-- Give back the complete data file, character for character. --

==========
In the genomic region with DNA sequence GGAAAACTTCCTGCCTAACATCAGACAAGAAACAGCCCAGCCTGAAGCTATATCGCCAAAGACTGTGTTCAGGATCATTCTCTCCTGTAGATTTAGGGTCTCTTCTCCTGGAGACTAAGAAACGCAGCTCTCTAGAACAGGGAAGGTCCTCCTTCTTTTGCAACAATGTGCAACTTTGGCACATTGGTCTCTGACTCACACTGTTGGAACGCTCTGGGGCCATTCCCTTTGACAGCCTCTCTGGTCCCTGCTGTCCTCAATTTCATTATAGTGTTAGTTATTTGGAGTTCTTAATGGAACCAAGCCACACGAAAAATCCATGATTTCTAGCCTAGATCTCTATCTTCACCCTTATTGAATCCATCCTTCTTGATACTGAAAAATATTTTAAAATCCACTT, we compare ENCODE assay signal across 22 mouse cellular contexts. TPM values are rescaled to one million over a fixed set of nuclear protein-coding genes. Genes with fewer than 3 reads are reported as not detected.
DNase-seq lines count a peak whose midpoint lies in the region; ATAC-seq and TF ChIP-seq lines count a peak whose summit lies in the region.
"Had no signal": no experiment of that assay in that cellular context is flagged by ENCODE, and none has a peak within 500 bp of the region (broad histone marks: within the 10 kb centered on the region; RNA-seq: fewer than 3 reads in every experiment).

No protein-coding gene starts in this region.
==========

In the genomic region with DNA sequence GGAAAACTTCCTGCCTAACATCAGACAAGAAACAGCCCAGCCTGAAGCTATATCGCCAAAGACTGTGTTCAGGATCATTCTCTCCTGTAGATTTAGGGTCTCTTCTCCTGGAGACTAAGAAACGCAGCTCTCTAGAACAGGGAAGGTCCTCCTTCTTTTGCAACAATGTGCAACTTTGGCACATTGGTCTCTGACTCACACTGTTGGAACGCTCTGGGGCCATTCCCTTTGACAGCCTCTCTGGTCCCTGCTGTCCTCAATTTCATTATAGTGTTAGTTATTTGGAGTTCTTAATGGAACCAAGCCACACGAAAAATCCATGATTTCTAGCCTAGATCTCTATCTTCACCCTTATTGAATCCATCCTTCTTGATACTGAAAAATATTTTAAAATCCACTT, we compare ENCODE assay signal across 22 mouse cellular contexts. TPM values are rescaled to one million over a fixed set of nuclear protein-coding genes. Genes with fewer than 3 reads are reported as not detected.
DNase-seq lines count a peak whose midpoint lies in the region; ATAC-seq and TF ChIP-seq lines count a peak whose summit lies in the region.
"Had no signal": no experiment of that assay in that cellular context is flagged by ENCODE, and none has a peak within 500 bp of the region (broad histone marks: within the 10 kb centered on the region; RNA-seq: fewer than 3 reads in every experiment).

No protein-coding gene starts in this region.